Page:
# 185 Critical Self-Talk


I was asked recently what to do when we hear clients criticizing themselves. What is a motivational-interviewing-consistent way of addressing this phenomenon?

I’ve inadvertently allowed
my inner critic to have a voice.
And you know what? She’s a bitch.
Jen Lancaster

We can love and accept ourselves and still
work like mad to change ourselves.

Dave Ellis

It may sound like:

  • I don’t have any discipline.
  • I’m disgusting.
  • I’m a failure at this dieting thing.
  • I’m lazy.
  • I’m sorry I’m late. I can’t seem to get it together.
  • I have done so much else in my life, why can’t I do this?
  • I’ve been bad this week.

These statements may make us uncomfortable. They are often not logical, and we know they are usually ineffective and hurtful to the client. They seem so absolute and final, with no wiggle room. We know that when the client holds onto these beliefs, making changes will be very difficult.

So, what to do? First, what not to do. It is natural to want to argue with a client’s inner critic. For example, you may have seen that the client who calls himself a failure has actually made many healthy changes. It is tempting to bring that up as soon as you hear, “I’m a failure.” Arguing directly with inner critics will likely be ineffective. Careful observational research has shown that this causes the client’s critics to persist and even strengthen.

Side-step these statements, and look for efforts and strengths to affirm. In MI, we usually ignore any statements that do not support change and instead reflect and evoke change talk. For more on side-stepping sustain talk, review Tip #101. We focus on finding efforts the client has made and strengths he has, and we reflect them. Check out these Tips that go into more detail about affirming: #63, #152, #159, #168, #170.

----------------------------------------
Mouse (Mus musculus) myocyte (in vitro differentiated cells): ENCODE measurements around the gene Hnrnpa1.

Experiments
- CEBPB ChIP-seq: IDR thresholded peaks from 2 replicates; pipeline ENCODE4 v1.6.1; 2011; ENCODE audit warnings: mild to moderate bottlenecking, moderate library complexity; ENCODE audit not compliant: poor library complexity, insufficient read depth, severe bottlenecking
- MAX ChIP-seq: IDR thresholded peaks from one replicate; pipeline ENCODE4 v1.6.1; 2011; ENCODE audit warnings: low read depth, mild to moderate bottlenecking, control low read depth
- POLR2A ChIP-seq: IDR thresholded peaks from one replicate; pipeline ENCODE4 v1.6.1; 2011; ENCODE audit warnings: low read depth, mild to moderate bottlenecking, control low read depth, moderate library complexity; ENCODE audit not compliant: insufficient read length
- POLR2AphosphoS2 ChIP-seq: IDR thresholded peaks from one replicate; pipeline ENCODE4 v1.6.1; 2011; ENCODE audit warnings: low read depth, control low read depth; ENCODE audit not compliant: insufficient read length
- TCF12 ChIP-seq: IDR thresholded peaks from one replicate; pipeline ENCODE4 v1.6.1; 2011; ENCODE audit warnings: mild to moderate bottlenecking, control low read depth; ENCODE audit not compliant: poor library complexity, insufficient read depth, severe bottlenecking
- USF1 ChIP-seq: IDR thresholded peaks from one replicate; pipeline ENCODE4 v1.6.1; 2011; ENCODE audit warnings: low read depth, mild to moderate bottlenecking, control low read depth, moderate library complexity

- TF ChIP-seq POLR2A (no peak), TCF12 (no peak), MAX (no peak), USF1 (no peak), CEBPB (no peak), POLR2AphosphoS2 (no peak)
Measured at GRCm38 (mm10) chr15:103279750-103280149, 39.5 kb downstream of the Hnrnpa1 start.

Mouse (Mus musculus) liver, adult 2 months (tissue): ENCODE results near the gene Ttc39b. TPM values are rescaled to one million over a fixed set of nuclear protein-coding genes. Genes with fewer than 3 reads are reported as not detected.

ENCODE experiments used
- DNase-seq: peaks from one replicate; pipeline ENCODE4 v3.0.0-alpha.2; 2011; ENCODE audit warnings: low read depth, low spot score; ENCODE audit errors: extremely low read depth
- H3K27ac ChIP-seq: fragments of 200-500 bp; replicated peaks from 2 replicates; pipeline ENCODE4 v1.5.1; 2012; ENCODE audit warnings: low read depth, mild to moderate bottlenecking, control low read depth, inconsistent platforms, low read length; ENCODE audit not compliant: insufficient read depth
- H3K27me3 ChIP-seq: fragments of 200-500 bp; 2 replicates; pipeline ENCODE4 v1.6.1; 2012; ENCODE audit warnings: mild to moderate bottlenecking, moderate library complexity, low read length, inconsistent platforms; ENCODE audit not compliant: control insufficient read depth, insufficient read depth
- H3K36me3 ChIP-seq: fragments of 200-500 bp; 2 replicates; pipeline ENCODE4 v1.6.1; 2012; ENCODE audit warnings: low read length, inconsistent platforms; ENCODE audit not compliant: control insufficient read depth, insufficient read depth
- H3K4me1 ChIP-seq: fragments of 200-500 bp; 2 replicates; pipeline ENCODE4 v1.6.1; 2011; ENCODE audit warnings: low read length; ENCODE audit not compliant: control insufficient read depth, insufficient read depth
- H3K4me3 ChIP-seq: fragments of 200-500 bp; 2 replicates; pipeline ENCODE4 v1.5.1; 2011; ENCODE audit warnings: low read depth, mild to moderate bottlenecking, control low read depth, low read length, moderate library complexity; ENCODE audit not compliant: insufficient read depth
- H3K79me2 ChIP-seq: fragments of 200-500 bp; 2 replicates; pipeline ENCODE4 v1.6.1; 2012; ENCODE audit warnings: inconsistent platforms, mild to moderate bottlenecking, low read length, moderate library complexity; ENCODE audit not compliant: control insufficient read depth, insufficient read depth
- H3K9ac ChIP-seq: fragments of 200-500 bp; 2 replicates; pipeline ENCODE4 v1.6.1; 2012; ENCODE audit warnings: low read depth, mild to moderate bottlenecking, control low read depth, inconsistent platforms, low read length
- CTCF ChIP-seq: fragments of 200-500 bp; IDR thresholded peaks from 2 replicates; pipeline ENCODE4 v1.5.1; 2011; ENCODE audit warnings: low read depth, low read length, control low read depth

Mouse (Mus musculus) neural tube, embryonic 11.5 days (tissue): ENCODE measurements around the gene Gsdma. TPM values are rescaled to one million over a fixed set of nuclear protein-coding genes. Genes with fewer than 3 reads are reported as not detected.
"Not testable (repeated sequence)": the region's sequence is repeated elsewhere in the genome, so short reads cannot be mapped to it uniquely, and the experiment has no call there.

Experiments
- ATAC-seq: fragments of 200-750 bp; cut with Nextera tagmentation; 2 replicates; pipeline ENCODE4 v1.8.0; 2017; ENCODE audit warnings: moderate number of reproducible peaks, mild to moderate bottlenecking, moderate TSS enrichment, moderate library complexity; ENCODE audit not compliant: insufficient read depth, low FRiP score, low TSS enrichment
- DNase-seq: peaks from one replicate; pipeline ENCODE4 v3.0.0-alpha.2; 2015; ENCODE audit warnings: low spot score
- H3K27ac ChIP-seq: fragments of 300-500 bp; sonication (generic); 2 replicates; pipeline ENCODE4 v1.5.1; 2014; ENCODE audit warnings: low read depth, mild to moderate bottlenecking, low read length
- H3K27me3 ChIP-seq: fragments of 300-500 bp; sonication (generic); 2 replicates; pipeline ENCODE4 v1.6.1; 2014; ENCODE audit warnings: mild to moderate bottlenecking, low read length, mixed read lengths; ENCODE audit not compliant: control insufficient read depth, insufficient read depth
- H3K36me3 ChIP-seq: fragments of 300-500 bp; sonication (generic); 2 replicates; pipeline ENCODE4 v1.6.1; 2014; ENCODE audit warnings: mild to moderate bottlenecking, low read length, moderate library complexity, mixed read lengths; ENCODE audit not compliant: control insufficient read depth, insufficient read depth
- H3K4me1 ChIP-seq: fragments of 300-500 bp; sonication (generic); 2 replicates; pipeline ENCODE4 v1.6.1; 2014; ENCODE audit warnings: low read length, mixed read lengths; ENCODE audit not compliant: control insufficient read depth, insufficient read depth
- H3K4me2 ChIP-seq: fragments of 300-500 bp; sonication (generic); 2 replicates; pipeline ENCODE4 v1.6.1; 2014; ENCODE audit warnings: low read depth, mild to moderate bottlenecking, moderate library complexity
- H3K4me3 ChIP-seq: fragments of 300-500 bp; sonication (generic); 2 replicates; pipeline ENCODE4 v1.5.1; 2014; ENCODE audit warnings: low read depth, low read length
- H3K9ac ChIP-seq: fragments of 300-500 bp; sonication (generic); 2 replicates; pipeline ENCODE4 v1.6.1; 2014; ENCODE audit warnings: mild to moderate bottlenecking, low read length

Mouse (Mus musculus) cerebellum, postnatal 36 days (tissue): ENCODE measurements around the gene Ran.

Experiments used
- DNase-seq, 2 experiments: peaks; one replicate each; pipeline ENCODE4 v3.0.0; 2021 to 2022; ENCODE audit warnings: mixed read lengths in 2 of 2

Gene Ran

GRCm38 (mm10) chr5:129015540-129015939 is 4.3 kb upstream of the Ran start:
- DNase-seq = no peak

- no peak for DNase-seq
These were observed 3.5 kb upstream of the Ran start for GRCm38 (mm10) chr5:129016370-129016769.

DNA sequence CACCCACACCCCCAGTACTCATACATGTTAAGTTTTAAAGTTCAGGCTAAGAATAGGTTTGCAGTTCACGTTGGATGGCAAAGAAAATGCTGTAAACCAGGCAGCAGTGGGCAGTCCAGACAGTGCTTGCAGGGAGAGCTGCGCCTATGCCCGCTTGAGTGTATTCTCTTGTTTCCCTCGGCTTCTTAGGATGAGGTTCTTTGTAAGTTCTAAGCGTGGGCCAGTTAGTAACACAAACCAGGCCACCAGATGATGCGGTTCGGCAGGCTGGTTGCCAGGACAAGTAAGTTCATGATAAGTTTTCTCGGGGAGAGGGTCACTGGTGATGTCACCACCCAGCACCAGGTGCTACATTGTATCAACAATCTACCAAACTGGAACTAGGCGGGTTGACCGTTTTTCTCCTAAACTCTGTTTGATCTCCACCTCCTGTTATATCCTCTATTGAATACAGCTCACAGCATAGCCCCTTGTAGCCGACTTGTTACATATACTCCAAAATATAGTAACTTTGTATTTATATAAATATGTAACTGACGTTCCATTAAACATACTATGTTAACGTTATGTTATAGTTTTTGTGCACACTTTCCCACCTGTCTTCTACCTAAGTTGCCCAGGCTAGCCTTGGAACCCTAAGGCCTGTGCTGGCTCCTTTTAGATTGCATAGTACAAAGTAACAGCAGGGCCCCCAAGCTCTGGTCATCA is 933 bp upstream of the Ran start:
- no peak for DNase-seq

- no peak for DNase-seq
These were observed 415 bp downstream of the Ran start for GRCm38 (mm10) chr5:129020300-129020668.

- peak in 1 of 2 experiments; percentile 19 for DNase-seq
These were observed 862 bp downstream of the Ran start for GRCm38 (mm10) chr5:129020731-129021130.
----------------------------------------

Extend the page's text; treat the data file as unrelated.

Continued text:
Here is an additional way to look at these critical voices that is based on Internal Family Systems (IFS). One of the reasons arguing will not be effective is that the client likely identifies with these statements. In other words, the client experiences the critical part of her as fully blended with herself. Notice that the critical statements usually begin with, “I am….”  These critical voices can be very entrenched, and many clients don’t notice them. They just seem true.


It will be useful to both you and the client for you to remember that it is a part of the client that holds these critical beliefs. Many call this an “inner critic.” What can you, as a nutrition counselor, do to help your client who has strong internal critics that take over? If the client has a therapist, you can suggest that the client bring this into therapy. In order to heal the beliefs that underlie the critical statements, the client will likely need to work on it in therapy. Much of Cognitive Behavioral Therapy (CBT), Acceptance and Commitment Therapy (ACT), and Internal Family Systems (IFS) are designed to address these inner critics.

In the meantime, you can help the client gain some space between his inner self and his critic. Gently bring in awareness by using language such as:

  • “A part of you sees your process here as a failure.”
  • “That hopeless thought came up again.”
  • “Hmm, a part of you is very hard on you.”
  • “A part of you believes that…”
  • “How often do you notice that thought pop up?”

If the client seems to have some distance from the critical thoughts, you could remind him that just because we think something doesn’t make it true. Thoughts can be considered and let go.

It may be useful to invite other parts of the client to question the critic’s reasoning. In this way, you are not arguing with the client’s critic, another part of them is. For example, you hear, “I’m fat, so I don’t need any food.” That is a thought, and you can point this out. “Hmmm, a part of you believes you don’t need any food while you are at this body weight and that our body can just use stored energy.” Once you sense some separation from this thought, “what else do you know about what happens when you miss meals or deny yourself?” This will likely evoke other internal parts of the client that know about the need for daily food. There is another example in Tip #174.


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